HPC

CSIRO orders 2,144 core, 174,720 GPU upgrade

Xenon Systems signed to deliver 120-teraflop supercomputer


The CSIRO has announced an upgrade to its GPU cluster to a hefty 134 nodes powered by 268 Intel E5-2650 processors and 390 NVidia Tesla 2050 GPU cards.

The 2,144 CPU core, 174,720 GPU core thumper will, according to the science agency’s head of Computation and Simulation Sciences Dr John Taylor, deliver up to 120 Teraflops of processing power, making it not only the fastest cluster in Australia, but could see the machine join the world’s top-100 list of high performance computers.

The cluster serves many of CSIRO’s research activities, Dr Taylor told The Register, including agricultural research, biomedical and bioengineering activities, mining research, environmental sciences and statistical modeling.

“Just about every area of CSIRO is able to make use of the cluster,” he said.

Since “hundreds of millions of dollars” worth of research activities are supported in one way or another by the cluster, Taylor said, its speed can easily justify the roughly $AU1 million price tag of the upgrade. “There’s a huge amount of leverage off these computer systems,” Taylor explained.

As an example, he said, a task such as analysing the output of an experiment at the Australian Synchotron in Melbourne might take three weeks prior to the upgrade. If something wasn’t right about the result, the researcher would have no option but to book another slot at the synchrotron.

“With our CT reconstruction code running on the GPU cluster, people can put the sample in, collect the data, and see the images in 15 minutes. If there’s something else to look at, they can adjust the experiments on the spot.

“So it makes the experience of going to the synchrotron more interactive, and improves the productivity by as much as 20 percent,” he said.

A key to getting the most out of the cluster has been to train the user base in how to code for the cluster. “You have to understand how your code works, how the data is being moved, how the instructions are being called – and make sure that matches the hardware hierarchy,” he explained.

Xenon Systems says its solution runs up to four GPUs per unit of rack space, and runs up to 8 gigatransfers per second, and uses the new FDR10 InfiniBand interconnect solution.

Xenon had worked with CSIRO on previous iterations of the cluster, helping it achieve 11th place on the list of the world’s greenest supercomputers last November. Since then, Taylor noted, other implementations had pushed it down a few spots to number 14 or 15.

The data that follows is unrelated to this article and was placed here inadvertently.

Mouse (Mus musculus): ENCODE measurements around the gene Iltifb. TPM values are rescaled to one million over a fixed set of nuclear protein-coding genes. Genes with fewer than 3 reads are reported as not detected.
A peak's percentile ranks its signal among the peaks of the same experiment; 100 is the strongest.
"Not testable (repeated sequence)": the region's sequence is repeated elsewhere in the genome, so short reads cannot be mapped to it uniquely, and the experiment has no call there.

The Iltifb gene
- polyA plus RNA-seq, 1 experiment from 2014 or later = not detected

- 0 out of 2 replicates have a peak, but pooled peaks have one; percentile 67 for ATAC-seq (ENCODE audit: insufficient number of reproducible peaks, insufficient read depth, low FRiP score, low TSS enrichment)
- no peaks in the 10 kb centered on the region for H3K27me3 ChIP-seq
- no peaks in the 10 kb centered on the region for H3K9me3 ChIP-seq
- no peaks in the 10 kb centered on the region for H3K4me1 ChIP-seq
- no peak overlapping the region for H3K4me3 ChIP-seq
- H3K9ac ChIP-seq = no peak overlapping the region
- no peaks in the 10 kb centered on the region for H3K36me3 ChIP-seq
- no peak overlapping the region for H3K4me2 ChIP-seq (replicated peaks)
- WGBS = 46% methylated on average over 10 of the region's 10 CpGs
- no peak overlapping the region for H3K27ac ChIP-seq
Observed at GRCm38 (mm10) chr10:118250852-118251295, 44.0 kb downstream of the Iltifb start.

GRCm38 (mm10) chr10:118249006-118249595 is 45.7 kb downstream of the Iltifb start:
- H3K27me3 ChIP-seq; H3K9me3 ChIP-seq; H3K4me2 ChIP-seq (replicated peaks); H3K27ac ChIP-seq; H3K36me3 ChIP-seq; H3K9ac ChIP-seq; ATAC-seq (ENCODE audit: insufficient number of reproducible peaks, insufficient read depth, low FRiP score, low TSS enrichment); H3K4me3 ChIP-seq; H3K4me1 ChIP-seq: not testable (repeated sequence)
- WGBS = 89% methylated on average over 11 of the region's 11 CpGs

Taylor said Xenon “has been very helpful, they’ve been a partner in helping get the cluster up and running, and keeping it optimal, and providing a good service to our scientists.” ®

Similar topics

Broader topics


Other stories you might like

  • Intel withholds Ohio fab ceremony over US chip subsidies inaction
    $20b factory construction start date unchanged – but the x86 giant is not happy

    Intel has found a new way to voice its displeasure over Congress' inability to pass $52 billion in subsidies to expand US semiconductor manufacturing: withholding a planned groundbreaking ceremony for its $20 billion fab mega-site in Ohio that stands to benefit from the federal funding.

    The Wall Street Journal reported that Intel was tentatively scheduled to hold a groundbreaking ceremony for the Ohio manufacturing site with state and federal bigwigs on July 22. But, in an email seen by the newspaper, the x86 giant told officials Wednesday it was indefinitely delaying the festivities "due in part to uncertainty around" the stalled Creating Helpful Incentives to Produce Semiconductors (CHIPS) for America Act.

    That proposed law authorizes the aforementioned subsidies for Intel and others, and so its delay is holding back funding for the chipmakers.

    Continue reading
  • Intel demands $625m in interest from Europe on overturned antitrust fine
    Chip giant still salty

    Having successfully appealed Europe's €1.06bn ($1.2bn) antitrust fine, Intel now wants €593m ($623.5m) in interest charges.

    In January, after years of contesting the fine, the x86 chip giant finally overturned the penalty, and was told it didn't have to pay up after all. The US tech titan isn't stopping there, however, and now says it is effectively seeking damages for being screwed around by Brussels.